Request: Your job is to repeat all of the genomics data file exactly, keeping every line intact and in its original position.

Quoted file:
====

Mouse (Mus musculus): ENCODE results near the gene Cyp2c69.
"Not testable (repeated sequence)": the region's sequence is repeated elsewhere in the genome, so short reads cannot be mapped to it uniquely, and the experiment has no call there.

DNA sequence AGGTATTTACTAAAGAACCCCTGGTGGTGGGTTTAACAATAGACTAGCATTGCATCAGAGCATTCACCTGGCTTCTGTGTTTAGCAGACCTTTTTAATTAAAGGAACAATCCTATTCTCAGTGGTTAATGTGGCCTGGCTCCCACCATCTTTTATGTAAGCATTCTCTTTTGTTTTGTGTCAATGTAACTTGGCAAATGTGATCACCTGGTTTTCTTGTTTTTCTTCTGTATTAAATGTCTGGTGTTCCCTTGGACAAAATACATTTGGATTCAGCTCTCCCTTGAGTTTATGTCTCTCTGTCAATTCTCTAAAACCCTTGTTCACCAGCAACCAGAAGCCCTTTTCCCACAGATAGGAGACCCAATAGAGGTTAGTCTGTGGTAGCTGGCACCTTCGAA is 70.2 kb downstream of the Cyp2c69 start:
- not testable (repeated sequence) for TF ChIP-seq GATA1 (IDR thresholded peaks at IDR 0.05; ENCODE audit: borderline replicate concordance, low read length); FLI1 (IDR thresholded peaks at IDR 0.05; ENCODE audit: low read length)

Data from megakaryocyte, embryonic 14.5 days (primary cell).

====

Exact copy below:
Mouse (Mus musculus): ENCODE results near the gene Cyp2c69.
"Not testable (repeated sequence)": the region's sequence is repeated elsewhere in the genome, so short reads cannot be mapped to it uniquely, and the experiment has no call there.

DNA sequence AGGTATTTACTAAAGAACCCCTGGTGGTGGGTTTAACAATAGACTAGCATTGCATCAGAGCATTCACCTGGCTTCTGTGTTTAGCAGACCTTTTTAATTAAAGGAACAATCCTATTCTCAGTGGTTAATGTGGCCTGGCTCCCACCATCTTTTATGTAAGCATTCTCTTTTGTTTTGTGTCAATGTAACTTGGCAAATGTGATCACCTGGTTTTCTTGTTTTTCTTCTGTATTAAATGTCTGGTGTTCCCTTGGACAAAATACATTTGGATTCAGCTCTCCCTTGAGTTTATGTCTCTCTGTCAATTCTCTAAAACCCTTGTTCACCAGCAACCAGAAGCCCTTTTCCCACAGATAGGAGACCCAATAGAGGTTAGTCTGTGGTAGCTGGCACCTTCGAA is 70.2 kb downstream of the Cyp2c69 start:
- not testable (repeated sequence) for TF ChIP-seq GATA1 (IDR thresholded peaks at IDR 0.05; ENCODE audit: borderline replicate concordance, low read length); FLI1 (IDR thresholded peaks at IDR 0.05; ENCODE audit: low read length)

Data from megakaryocyte, embryonic 14.5 days (primary cell).